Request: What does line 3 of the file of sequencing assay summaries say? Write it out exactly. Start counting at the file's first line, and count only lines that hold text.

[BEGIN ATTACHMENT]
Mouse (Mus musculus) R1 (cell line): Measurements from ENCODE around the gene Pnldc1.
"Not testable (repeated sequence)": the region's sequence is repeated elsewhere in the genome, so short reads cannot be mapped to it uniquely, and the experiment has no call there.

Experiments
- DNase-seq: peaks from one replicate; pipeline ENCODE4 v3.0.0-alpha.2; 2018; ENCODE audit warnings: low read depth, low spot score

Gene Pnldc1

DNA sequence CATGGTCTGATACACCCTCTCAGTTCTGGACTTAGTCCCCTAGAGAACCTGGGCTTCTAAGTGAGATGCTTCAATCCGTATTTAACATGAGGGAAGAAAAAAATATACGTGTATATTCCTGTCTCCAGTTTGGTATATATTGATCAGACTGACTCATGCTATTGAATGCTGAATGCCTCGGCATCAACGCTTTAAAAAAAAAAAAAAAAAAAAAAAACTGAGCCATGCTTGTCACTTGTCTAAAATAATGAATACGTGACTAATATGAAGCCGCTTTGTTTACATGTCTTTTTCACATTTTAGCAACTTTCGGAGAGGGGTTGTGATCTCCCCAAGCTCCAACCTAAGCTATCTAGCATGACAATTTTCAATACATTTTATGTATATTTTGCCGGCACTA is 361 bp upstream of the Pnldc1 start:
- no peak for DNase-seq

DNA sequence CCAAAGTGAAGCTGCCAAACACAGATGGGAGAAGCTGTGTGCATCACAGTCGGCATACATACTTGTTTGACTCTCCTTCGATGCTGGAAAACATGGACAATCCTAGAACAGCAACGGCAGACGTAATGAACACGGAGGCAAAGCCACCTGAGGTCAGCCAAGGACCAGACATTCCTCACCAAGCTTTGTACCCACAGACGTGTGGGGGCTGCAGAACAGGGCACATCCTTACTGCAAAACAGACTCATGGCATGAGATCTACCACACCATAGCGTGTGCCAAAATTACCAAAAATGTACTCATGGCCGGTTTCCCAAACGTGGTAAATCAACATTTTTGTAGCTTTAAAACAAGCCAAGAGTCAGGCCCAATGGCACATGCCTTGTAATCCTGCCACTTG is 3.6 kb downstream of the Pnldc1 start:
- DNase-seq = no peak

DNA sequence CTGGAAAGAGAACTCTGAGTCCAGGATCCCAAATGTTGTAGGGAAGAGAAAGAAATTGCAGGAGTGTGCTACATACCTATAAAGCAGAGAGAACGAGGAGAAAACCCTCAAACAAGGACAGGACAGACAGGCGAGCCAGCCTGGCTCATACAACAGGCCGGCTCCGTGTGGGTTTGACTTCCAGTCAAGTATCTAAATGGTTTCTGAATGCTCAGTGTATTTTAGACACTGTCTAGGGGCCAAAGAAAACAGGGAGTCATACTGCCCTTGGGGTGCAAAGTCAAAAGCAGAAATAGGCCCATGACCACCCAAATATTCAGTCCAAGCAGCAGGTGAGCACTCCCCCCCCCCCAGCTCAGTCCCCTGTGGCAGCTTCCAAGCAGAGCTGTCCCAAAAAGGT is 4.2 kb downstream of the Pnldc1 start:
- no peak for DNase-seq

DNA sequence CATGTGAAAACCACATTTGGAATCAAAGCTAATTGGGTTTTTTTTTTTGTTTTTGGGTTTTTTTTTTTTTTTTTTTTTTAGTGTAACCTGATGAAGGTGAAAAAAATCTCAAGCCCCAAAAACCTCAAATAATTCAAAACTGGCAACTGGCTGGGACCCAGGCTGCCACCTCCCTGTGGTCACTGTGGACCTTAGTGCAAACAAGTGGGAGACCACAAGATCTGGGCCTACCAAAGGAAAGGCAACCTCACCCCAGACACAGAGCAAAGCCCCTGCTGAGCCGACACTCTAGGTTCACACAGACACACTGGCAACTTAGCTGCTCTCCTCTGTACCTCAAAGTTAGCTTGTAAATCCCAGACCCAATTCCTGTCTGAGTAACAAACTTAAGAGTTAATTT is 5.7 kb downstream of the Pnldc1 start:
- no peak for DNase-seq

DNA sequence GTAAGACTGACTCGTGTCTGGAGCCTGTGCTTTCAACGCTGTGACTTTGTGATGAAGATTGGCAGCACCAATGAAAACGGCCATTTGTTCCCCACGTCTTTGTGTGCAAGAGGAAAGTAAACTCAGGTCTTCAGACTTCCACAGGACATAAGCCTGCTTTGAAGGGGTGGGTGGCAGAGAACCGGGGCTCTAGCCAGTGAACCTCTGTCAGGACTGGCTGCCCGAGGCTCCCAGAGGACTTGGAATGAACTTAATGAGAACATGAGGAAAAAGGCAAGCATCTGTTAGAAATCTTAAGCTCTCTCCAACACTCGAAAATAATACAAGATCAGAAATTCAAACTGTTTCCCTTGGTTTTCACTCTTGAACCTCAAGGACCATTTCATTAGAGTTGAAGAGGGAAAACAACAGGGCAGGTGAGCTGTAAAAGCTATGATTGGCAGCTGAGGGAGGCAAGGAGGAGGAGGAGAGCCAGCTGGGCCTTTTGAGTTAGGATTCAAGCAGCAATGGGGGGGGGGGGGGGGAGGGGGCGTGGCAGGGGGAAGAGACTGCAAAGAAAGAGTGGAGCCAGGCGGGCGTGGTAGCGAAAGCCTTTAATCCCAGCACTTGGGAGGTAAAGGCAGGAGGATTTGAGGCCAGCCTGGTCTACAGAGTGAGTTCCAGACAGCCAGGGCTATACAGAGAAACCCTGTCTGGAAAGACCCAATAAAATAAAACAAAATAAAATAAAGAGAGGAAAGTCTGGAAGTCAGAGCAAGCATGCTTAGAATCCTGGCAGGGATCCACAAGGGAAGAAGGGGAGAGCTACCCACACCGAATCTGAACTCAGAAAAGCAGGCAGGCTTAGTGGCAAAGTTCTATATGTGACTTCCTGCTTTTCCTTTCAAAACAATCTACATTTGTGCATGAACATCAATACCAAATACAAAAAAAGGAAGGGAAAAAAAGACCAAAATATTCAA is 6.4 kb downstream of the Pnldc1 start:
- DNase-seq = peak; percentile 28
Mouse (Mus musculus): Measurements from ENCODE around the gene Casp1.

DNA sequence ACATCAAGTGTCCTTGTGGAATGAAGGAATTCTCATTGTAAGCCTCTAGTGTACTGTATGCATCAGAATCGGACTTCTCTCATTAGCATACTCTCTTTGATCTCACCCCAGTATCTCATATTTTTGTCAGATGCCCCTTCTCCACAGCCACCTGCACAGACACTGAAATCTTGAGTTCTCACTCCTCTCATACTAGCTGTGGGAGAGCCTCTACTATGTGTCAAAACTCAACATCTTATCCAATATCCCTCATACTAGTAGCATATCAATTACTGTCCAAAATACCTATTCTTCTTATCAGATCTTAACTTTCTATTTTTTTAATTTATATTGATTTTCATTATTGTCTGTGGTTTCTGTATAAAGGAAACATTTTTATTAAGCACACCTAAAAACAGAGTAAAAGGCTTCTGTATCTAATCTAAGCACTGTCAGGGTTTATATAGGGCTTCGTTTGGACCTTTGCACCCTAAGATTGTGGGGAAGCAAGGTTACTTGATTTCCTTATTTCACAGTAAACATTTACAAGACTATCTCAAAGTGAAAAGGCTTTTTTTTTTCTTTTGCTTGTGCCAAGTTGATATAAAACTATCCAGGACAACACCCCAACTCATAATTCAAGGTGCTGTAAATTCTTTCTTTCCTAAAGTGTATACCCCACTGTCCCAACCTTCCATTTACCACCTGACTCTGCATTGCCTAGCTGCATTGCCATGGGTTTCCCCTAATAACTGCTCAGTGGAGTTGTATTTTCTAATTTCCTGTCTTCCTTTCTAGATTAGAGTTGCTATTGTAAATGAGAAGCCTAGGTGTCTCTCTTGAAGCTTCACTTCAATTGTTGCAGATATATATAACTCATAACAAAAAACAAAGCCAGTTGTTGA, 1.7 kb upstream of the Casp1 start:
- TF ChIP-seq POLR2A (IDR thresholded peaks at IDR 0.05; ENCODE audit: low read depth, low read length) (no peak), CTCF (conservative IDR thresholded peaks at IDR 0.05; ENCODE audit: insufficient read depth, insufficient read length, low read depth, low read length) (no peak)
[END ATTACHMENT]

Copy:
Experiments